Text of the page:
Return of the splash page!

First, a quick update. I am now done with the line work through page 6, and am beginning page 7 today. The line work is taking me a little longer than expected, but at the present rate I should be done with it around February 7, so we’re still more or less on target with my original estimates.

Today, I wanted to share a first look at some of the internal art, beginning with a the splash page — which is still very much in progress. 

Take a look!

First, the in progress parts. This has the line work, but I haven’t yet added in the inking and effects. For example, Death Mask’s black cloak will be getting a lot of inking, there will be a darker background behind Death Mask, and Death Mask’s crystal ball will actually look like a crystal ball instead of just a circle — I’m going to be adding some texture elements and effects to it that should hopefully make it look like a glass globe. 

Another thing still in progress here are the fonts. I like the font for the speech inside the scroll. But the other fonts, particularly the dialogue font, need to be changed. And there need to be some alterations to the word balloons, as they shouldn’t touch the edges of the panels like they do now. 

Overall, though, I am pretty happy with how this page is looking!

I did want to discuss the layout of the page in a little more detail, though, as the design for it intentionally harkens back to the Golden Age of comics. Nowadays, opening splash pages (when they are used) are part of the narrative. But for many years, splash pages had a slightly different purpose, dictated in the large part by the fact that most comics in the Golden Age were anthologies.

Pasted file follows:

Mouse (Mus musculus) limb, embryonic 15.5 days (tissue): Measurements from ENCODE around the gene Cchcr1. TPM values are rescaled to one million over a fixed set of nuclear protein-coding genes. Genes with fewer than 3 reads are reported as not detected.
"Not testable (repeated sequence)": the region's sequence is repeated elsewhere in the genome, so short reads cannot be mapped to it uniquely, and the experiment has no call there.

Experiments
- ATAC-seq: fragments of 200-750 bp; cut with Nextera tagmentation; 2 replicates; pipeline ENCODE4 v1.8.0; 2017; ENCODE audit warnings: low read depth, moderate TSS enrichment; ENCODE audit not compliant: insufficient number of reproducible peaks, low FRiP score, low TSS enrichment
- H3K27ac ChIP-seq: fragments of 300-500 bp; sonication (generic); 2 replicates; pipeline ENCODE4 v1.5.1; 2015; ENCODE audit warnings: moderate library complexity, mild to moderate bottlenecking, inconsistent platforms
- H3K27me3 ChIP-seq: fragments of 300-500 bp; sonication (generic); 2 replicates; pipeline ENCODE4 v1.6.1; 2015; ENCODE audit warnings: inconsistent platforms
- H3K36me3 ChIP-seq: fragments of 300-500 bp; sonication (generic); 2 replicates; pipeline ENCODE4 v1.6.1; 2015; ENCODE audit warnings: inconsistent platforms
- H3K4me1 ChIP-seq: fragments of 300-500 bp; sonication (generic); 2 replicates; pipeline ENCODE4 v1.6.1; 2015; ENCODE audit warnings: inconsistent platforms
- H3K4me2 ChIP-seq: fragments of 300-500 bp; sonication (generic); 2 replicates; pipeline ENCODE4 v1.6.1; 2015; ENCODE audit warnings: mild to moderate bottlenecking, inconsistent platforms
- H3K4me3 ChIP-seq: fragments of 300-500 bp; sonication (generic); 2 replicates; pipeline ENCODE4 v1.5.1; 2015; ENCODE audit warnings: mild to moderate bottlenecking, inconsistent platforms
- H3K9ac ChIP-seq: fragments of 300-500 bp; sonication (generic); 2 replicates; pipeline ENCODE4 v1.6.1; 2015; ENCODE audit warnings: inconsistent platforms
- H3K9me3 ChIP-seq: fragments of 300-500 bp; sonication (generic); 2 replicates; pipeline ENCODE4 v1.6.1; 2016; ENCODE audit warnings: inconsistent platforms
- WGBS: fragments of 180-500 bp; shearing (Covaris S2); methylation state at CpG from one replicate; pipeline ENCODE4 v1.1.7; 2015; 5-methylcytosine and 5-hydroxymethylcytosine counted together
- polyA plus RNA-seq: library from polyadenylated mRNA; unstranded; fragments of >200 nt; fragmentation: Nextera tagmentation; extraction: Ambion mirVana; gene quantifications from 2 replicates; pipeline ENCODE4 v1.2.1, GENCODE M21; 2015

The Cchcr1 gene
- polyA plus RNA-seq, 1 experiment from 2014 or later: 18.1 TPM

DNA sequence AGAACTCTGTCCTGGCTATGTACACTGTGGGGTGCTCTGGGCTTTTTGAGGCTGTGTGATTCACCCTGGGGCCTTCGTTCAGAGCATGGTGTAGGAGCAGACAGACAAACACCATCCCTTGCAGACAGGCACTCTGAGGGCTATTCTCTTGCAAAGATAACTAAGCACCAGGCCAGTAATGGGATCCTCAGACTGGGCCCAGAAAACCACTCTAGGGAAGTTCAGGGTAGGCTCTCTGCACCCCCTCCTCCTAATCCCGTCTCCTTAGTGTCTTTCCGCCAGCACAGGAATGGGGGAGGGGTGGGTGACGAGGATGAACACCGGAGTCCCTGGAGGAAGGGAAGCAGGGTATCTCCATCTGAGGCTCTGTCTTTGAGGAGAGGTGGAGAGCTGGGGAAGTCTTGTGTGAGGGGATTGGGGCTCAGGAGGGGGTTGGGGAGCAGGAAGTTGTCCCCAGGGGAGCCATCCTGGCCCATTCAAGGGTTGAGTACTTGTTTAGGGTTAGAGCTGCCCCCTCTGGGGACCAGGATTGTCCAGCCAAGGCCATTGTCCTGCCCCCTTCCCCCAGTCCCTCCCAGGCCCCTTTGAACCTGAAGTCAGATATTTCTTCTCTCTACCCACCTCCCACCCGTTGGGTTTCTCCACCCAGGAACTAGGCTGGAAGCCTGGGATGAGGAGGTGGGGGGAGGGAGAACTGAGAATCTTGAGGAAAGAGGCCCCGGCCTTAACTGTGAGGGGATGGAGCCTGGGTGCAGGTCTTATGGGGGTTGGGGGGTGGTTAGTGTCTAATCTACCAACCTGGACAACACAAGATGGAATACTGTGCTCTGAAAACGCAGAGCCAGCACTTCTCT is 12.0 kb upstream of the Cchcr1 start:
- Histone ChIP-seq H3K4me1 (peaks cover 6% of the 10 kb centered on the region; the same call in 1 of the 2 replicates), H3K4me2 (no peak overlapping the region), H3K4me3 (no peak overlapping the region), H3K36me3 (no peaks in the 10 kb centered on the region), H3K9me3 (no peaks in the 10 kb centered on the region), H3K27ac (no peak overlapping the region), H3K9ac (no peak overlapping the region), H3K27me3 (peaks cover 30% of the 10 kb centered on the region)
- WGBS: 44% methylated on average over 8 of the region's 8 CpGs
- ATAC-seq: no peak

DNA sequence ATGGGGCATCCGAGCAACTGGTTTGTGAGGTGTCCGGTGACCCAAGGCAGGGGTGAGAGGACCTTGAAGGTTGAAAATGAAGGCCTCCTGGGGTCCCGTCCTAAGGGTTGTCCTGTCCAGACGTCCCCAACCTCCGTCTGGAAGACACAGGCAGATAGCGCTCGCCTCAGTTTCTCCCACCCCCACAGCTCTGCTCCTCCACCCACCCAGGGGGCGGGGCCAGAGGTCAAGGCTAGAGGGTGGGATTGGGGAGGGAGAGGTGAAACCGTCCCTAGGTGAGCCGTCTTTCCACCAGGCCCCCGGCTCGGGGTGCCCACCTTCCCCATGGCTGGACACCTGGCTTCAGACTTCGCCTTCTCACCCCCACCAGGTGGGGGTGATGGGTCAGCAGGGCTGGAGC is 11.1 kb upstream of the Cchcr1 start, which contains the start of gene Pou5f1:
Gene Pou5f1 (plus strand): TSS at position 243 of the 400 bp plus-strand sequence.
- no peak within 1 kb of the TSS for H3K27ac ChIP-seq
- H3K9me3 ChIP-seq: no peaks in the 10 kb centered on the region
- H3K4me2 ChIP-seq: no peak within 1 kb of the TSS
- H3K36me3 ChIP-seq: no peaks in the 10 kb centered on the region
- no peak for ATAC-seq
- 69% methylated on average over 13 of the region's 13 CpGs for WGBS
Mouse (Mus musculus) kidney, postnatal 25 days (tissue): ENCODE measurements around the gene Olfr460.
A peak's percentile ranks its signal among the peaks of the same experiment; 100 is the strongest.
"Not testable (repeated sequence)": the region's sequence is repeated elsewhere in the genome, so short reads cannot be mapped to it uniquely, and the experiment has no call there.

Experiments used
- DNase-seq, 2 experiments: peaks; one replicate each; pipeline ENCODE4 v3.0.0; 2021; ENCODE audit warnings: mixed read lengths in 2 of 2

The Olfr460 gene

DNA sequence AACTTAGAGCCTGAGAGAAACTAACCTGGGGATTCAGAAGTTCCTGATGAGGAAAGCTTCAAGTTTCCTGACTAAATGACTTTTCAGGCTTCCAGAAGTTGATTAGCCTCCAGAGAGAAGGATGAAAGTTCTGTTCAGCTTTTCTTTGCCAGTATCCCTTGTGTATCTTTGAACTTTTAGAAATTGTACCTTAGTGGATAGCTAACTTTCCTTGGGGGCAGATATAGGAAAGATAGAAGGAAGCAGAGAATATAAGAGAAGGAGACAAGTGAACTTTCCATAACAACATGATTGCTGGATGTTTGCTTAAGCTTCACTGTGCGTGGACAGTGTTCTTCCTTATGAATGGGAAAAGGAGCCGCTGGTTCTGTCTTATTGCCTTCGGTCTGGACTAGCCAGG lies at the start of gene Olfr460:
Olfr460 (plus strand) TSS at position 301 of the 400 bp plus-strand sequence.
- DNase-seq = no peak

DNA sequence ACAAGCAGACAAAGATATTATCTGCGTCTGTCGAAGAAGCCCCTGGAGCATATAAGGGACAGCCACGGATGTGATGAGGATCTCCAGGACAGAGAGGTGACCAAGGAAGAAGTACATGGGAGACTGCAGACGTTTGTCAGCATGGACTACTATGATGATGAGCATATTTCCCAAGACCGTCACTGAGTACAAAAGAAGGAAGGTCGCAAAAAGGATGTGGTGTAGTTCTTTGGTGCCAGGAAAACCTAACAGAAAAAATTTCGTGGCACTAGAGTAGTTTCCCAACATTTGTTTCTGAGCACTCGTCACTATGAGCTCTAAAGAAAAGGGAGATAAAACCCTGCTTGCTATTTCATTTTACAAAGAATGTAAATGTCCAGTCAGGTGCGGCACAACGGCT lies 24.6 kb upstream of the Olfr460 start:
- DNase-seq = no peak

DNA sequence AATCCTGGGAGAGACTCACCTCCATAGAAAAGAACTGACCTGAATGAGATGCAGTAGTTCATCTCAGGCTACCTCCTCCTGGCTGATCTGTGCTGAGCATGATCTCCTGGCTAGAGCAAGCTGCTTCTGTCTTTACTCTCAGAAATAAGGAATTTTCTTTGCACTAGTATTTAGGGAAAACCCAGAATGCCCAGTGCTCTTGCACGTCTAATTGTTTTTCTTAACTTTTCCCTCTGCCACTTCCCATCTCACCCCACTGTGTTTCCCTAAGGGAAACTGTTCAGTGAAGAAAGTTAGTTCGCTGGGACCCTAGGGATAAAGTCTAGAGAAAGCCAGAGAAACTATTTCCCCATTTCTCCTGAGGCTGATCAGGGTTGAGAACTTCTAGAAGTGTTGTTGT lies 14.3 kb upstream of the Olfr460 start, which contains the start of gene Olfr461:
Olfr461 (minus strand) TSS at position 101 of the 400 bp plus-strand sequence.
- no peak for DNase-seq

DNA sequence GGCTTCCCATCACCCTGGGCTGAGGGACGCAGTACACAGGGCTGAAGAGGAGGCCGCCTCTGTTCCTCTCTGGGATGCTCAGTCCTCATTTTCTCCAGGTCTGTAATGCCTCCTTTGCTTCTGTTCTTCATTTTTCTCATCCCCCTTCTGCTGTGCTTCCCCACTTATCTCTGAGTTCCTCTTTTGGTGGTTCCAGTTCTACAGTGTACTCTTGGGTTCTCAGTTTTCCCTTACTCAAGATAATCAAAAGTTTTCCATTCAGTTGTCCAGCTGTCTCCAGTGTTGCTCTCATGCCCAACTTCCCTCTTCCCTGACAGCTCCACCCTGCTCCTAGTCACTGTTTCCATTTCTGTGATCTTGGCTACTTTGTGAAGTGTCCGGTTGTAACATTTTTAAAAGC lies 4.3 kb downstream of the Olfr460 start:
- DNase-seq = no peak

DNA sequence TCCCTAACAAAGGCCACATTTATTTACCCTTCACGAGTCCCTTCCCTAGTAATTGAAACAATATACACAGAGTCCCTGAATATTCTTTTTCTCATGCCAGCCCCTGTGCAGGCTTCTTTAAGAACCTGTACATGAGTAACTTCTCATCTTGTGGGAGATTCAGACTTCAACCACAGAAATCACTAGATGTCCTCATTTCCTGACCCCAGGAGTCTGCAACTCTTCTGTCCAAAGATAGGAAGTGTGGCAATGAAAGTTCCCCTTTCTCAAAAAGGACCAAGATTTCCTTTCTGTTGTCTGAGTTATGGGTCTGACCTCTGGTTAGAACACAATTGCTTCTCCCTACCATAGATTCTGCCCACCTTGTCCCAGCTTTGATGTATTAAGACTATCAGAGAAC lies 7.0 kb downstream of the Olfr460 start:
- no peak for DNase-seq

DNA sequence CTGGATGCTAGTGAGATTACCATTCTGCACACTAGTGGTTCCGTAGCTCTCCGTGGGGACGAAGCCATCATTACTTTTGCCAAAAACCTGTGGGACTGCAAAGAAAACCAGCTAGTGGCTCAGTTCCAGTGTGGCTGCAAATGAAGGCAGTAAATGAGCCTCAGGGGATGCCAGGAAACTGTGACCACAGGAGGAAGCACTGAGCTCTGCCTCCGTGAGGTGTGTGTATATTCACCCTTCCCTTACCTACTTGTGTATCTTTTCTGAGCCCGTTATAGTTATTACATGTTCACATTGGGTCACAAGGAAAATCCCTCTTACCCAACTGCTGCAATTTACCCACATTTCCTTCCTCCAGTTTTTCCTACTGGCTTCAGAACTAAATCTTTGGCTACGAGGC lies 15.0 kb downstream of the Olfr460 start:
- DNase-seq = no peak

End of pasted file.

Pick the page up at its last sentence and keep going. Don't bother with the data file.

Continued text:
As a result, the splash page essentially served as an internal “cover” for each feature in the book. Take Action Comics for example: while Superman was on the cover of every issue after a certain point, there were still other ongoing features within the book, like Zatara. Since these second fiddles didn’t get a cover spot to hype the character and tease the story, the splash page would serve this function. And since these features were often limited for space, with just a few pages to tell a complete story, often these would be half splashes, like I am using here. 

These splashes would also often be symbolic, showing thematic elements from the story rather than narrative ones. So frequently, the scene shown on the splash didn’t literally occur in the story, but instead would give readers a feel for the tone of the story. 

For my purposes, in addition to those general Golden Age guidelines, I also wanted to continue the tradition from Boy Comics of having an introductory speech from the writer laying out the moral of the tale. This is something Crimebuster’s creator, Charles Biro, did in every issue of the series, and I wanted to carry on this tradition, in part because I think it helps set the tone for the story. As the whole concept of the teen detective has a bit of a retro feel to it, I think having a classic Golden Age style splash page is an important and useful way to get readers into the mood of the story before being hit with plot and the exposition that necessarily comes with mysteries. 

So there it is! To close, here’s a look at a classic Golden Age splash page from Boy Comics starring Crimebuster. See you next week!